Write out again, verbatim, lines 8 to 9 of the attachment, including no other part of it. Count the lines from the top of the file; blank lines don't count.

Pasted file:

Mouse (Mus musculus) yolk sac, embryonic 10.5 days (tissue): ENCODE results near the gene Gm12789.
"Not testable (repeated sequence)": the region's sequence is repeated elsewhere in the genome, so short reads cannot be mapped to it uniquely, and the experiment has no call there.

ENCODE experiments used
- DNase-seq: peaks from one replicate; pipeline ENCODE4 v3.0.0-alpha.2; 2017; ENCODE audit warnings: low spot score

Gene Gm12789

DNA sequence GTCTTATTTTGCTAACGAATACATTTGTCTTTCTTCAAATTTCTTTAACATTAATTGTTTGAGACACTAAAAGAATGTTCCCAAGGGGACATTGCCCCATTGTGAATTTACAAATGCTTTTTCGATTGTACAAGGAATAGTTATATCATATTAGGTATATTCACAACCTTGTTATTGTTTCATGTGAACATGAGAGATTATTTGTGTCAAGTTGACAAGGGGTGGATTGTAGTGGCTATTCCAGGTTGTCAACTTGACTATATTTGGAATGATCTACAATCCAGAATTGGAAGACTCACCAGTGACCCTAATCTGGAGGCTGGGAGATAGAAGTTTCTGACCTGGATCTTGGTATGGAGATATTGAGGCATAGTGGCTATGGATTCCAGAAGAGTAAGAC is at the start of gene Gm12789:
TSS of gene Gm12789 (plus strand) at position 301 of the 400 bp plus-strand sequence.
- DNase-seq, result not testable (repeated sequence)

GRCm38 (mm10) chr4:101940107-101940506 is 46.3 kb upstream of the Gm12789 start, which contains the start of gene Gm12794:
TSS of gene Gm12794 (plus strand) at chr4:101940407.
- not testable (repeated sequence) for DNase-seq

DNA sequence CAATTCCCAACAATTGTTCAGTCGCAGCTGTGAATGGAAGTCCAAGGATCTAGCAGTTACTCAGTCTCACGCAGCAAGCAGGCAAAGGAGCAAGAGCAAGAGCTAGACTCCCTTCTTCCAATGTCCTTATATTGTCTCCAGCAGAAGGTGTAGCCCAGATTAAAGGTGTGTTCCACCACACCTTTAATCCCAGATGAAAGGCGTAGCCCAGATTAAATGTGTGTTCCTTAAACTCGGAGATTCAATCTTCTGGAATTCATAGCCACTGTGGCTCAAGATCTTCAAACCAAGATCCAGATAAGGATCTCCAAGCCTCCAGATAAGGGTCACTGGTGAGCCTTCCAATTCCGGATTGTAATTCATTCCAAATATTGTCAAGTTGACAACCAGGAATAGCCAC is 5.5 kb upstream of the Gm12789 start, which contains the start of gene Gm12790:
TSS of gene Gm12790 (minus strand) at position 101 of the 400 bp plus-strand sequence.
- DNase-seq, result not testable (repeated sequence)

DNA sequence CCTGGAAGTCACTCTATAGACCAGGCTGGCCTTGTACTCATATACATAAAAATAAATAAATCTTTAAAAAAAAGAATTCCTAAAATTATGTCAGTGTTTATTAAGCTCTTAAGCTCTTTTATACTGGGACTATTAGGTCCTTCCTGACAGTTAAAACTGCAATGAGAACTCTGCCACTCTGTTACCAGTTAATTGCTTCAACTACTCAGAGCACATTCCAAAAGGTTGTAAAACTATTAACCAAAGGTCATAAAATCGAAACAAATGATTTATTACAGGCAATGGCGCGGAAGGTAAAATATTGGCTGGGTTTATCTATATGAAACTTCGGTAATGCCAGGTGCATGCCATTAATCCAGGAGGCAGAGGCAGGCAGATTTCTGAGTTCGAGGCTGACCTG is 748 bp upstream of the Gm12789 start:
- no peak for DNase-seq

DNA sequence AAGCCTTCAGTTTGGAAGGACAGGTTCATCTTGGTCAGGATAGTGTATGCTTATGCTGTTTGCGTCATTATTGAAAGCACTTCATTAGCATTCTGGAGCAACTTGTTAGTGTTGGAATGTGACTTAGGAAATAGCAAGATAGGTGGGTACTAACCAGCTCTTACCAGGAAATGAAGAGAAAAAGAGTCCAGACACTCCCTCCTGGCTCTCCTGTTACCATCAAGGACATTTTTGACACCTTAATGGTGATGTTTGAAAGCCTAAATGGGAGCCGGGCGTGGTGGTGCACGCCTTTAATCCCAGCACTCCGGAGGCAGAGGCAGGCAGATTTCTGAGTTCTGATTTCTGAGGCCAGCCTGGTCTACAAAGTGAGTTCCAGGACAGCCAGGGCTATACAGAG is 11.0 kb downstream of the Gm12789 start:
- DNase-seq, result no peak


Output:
- DNase-seq, result not testable (repeated sequence)

GRCm38 (mm10) chr4:101940107-101940506 is 46.3 kb upstream of the Gm12789 start, which contains the start of gene Gm12794: